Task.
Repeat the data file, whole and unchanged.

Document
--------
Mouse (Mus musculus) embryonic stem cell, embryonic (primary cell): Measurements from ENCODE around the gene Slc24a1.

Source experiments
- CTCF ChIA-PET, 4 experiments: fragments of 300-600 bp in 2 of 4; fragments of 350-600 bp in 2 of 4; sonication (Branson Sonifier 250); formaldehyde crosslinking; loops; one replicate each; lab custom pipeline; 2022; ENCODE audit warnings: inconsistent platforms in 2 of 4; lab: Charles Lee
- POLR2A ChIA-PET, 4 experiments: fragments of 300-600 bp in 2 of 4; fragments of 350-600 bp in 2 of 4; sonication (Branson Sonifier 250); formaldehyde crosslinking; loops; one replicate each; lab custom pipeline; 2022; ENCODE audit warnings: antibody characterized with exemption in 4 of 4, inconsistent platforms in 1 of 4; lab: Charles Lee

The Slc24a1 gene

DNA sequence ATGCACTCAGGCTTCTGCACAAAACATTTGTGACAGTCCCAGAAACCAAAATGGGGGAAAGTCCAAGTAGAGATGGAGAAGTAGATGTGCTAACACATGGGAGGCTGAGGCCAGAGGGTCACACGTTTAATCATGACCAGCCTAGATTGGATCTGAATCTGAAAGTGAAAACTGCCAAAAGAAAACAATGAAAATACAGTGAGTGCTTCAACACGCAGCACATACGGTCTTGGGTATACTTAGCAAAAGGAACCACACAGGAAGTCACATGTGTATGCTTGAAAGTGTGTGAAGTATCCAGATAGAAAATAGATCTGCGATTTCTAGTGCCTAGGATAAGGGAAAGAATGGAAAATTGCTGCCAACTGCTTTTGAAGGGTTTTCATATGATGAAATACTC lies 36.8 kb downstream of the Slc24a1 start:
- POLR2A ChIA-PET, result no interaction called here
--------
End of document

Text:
Mouse (Mus musculus) embryonic stem cell, embryonic (primary cell): Measurements from ENCODE around the gene Slc24a1.

Source experiments
- CTCF ChIA-PET, 4 experiments: fragments of 300-600 bp in 2 of 4; fragments of 350-600 bp in 2 of 4; sonication (Branson Sonifier 250); formaldehyde crosslinking; loops; one replicate each; lab custom pipeline; 2022; ENCODE audit warnings: inconsistent platforms in 2 of 4; lab: Charles Lee
- POLR2A ChIA-PET, 4 experiments: fragments of 300-600 bp in 2 of 4; fragments of 350-600 bp in 2 of 4; sonication (Branson Sonifier 250); formaldehyde crosslinking; loops; one replicate each; lab custom pipeline; 2022; ENCODE audit warnings: antibody characterized with exemption in 4 of 4, inconsistent platforms in 1 of 4; lab: Charles Lee

The Slc24a1 gene

DNA sequence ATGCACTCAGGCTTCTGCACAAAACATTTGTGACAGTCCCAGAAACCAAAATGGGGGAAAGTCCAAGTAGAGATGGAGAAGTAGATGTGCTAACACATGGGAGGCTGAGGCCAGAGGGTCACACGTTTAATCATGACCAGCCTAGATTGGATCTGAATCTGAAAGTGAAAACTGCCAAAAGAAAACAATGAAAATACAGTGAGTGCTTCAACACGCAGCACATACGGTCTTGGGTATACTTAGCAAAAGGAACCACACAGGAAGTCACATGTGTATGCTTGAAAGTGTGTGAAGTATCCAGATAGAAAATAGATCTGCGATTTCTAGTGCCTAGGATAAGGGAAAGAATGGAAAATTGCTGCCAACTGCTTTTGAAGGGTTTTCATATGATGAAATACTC lies 36.8 kb downstream of the Slc24a1 start:
- POLR2A ChIA-PET, result no interaction called here